The future of Australia’s largest photo festival is hanging in the balance due to a lack of funding, despite helping to reach more than 450,000 visitors at iconic Sydney locations such as Bondi Beach and Paddington Reservoir Gardens, pumping money into the local economy.
The Head On Photo Festival, which wraps up on Sunday 3 December, is in its 14th year and shows free eclectic, thought-provoking, and stunning images from Australian and international artists along Bondi’s famous promenade and surroundings.
Head On Photo Festival creative director and founder Moshe Rosenzveig says the festival brings art to the masses, but he’s concerned that it is now in doubt due to a lack of public funding. “It would be hugely disappointing for Head On not to return in 2024,” he said.
“We bring art out of galleries, giving free access to families and community members who might not traditionally set foot in a gallery, and it’s been hugely successful for more than a decade. We see people from all over the suburbs and overseas guests coming to Bondi and enjoying this free event.”
“It’s about putting art in public spaces and exposing people to different ideas and cultures through art in a way that’s not been done before. Sometimes an exhibition shines a light on a group of people most of us hardly ever think about and that’s important.”
“We punch above our weight, raising about 50% of our budget ourselves to produce a world-renowned event with a tiny team when other organisations receive vastly more funding than us.”
“Although we have had incredible support from the NSW Government through Create NSW, we’ve even had the NSW Arts Minister John Graham open the event, there’s been absolutely no support from the Federal government’s national arts funding body, despite this festival’s national and international interest,” said Rosenzveig.
Rosenzveig fears there’s an element of snobbery, with photography not viewed high-brow enough by some of those holding the budget purse strings. The budget crunch means funding for the 2024 festival is up in the air, casting a cloud over the event’s future.
“Without funding the festival doesn’t exist. We really hope this is not the case. This event has been so successful and we are hopeful a decision will be made soon,” says Rosenzveig.
“The Head On Photo Festival is one of the most sought-after photography festivals of its kind in the world and we have artists applying from across the globe, so it’s not just great exposure for Sydney but Australia too.”
This year’s festival has exhibited the works of over 700 artists from 30 countries, carefully chosen from thousands of entries. “Each one of those photographers focuses on an issue or topic that might otherwise never go under the microscope of public scrutiny, from issues on the environment to seeing how different cultures live,” he said.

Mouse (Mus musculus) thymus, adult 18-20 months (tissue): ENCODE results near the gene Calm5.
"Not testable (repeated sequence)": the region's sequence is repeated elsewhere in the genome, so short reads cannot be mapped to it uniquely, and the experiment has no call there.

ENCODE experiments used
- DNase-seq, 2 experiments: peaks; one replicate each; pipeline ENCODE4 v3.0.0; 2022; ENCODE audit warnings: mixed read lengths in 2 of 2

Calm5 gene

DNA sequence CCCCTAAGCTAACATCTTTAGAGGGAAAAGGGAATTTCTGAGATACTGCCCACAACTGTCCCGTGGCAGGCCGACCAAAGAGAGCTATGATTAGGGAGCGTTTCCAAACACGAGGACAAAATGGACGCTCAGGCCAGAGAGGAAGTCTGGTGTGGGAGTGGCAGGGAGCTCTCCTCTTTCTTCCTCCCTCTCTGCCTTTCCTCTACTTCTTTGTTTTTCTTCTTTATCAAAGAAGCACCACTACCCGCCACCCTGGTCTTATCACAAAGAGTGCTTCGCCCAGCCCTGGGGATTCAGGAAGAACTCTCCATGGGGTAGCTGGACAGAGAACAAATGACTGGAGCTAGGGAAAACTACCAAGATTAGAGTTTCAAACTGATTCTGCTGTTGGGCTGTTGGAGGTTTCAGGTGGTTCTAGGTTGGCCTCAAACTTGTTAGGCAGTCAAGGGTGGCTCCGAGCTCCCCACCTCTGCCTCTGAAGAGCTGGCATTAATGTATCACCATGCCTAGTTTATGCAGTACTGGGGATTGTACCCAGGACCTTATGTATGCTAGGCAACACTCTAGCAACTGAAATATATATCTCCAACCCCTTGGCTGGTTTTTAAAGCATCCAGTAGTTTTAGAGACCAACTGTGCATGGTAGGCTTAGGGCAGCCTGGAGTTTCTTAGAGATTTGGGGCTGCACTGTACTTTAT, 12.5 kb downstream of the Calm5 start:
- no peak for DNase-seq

“It’s important that art be available to everyone and in the public sphere, not just those who go to galleries or can afford to go to the Opera House to see a show,” said Rosenzveig.
This year’s festival has gained support from the NSW Arts Minister John Graham who says the event is important and brings people together.
“It’s an accessible event in an accessible art form and that’s really important to make sure that as many people as possible are exposed to the ideas, the thoughts, the feeling that photography really brings to us,” he said. “It is an incredibly important part of the NSW arts ecosystem.”
“It’s great to see people flooding down to the Bondi Pavilion to experience this Head On Festival. It’s such a boost to the local area, to the retailers but also to that feeling of creativity that overwhelms us when we see art like this,” said Minister Graham.
“The Festival is great exposure for Australia on the world stage, attracting works from some of the biggest names in photography on the planet including Trent Park, Ben Lowy and Masayoshi Sukita with Head On also invited to be part of exhibitions in Europe, China and New Zealand,” said Rosenzveig.
“We also have a partnership with the Royal College of Music in the UK, where finalists’ images are sent and students compose music inspired by the artworks and they are then performed for an audience.”
“Despite the festival’s success and reach, Head On operates on a shoestring budget. We have a small team that has a big impact, but the reality of not having our funding confirmed actually puts those jobs and the festival itself at great risk. “We hope it’s not the last chance people will have to experience it,” concludes Rosenzveig.
The Head On Photo Festival wraps up for 2023 on Sunday 3 December. For more information and full program. visit: www.headon.org.au for details.
Image: Head On Photo Festival 2022, Stephen Godfrey